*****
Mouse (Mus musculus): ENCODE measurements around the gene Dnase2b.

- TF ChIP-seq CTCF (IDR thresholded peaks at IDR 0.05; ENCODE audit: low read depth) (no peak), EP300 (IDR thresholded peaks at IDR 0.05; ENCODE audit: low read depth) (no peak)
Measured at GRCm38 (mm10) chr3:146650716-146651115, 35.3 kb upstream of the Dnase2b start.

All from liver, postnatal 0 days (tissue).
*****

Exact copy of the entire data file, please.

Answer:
Mouse (Mus musculus): ENCODE measurements around the gene Dnase2b.

- TF ChIP-seq CTCF (IDR thresholded peaks at IDR 0.05; ENCODE audit: low read depth) (no peak), EP300 (IDR thresholded peaks at IDR 0.05; ENCODE audit: low read depth) (no peak)
Measured at GRCm38 (mm10) chr3:146650716-146651115, 35.3 kb upstream of the Dnase2b start.

All from liver, postnatal 0 days (tissue).